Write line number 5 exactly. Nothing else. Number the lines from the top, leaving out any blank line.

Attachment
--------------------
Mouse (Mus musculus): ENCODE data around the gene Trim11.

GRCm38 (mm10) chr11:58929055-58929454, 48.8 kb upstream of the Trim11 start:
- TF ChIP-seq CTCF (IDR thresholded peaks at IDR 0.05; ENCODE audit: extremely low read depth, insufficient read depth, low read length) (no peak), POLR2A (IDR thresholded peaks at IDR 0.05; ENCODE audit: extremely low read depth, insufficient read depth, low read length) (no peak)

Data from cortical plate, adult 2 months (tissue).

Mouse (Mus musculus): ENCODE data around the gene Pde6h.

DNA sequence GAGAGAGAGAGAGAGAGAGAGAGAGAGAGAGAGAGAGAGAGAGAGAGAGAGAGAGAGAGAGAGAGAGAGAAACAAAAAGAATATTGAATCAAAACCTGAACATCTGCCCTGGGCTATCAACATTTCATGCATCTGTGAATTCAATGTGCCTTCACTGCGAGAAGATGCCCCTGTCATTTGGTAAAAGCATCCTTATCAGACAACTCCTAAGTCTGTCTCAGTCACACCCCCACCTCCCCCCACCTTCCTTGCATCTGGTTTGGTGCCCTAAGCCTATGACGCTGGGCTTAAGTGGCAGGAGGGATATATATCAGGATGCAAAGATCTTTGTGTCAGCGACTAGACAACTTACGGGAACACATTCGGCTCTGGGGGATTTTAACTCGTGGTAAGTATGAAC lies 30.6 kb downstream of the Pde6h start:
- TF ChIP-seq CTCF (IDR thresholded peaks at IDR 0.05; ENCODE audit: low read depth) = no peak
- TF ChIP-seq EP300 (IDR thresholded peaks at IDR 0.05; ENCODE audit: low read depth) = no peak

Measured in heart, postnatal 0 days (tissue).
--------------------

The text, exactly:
Mouse (Mus musculus): ENCODE data around the gene Pde6h.